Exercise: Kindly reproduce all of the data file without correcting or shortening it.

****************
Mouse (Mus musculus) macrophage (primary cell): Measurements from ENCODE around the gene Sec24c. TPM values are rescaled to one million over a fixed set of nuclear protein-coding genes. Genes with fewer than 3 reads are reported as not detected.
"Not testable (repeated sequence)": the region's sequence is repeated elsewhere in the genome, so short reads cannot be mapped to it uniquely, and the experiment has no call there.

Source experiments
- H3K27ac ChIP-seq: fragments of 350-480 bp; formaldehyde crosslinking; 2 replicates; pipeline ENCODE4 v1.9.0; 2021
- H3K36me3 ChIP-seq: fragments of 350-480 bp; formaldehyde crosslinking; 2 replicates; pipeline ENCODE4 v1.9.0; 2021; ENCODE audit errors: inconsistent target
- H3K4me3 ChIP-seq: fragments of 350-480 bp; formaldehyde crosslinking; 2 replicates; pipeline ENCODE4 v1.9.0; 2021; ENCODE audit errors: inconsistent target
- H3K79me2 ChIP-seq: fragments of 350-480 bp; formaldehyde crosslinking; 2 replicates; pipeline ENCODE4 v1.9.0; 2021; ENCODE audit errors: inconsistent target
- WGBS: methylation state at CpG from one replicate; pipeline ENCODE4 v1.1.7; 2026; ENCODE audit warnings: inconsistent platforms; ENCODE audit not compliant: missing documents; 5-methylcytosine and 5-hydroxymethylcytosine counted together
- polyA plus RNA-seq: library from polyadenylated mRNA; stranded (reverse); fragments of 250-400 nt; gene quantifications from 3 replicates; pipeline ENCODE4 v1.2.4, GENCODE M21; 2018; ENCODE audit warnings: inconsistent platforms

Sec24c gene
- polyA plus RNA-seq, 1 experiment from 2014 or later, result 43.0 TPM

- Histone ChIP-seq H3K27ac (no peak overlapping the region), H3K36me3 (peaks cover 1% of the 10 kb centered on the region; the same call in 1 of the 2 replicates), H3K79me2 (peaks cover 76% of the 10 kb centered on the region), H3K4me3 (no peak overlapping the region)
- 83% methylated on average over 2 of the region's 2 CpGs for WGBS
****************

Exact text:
Mouse (Mus musculus) macrophage (primary cell): Measurements from ENCODE around the gene Sec24c. TPM values are rescaled to one million over a fixed set of nuclear protein-coding genes. Genes with fewer than 3 reads are reported as not detected.
"Not testable (repeated sequence)": the region's sequence is repeated elsewhere in the genome, so short reads cannot be mapped to it uniquely, and the experiment has no call there.

Source experiments
- H3K27ac ChIP-seq: fragments of 350-480 bp; formaldehyde crosslinking; 2 replicates; pipeline ENCODE4 v1.9.0; 2021
- H3K36me3 ChIP-seq: fragments of 350-480 bp; formaldehyde crosslinking; 2 replicates; pipeline ENCODE4 v1.9.0; 2021; ENCODE audit errors: inconsistent target
- H3K4me3 ChIP-seq: fragments of 350-480 bp; formaldehyde crosslinking; 2 replicates; pipeline ENCODE4 v1.9.0; 2021; ENCODE audit errors: inconsistent target
- H3K79me2 ChIP-seq: fragments of 350-480 bp; formaldehyde crosslinking; 2 replicates; pipeline ENCODE4 v1.9.0; 2021; ENCODE audit errors: inconsistent target
- WGBS: methylation state at CpG from one replicate; pipeline ENCODE4 v1.1.7; 2026; ENCODE audit warnings: inconsistent platforms; ENCODE audit not compliant: missing documents; 5-methylcytosine and 5-hydroxymethylcytosine counted together
- polyA plus RNA-seq: library from polyadenylated mRNA; stranded (reverse); fragments of 250-400 nt; gene quantifications from 3 replicates; pipeline ENCODE4 v1.2.4, GENCODE M21; 2018; ENCODE audit warnings: inconsistent platforms

Sec24c gene
- polyA plus RNA-seq, 1 experiment from 2014 or later, result 43.0 TPM

- Histone ChIP-seq H3K27ac (no peak overlapping the region), H3K36me3 (peaks cover 1% of the 10 kb centered on the region; the same call in 1 of the 2 replicates), H3K79me2 (peaks cover 76% of the 10 kb centered on the region), H3K4me3 (no peak overlapping the region)
- 83% methylated on average over 2 of the region's 2 CpGs for WGBS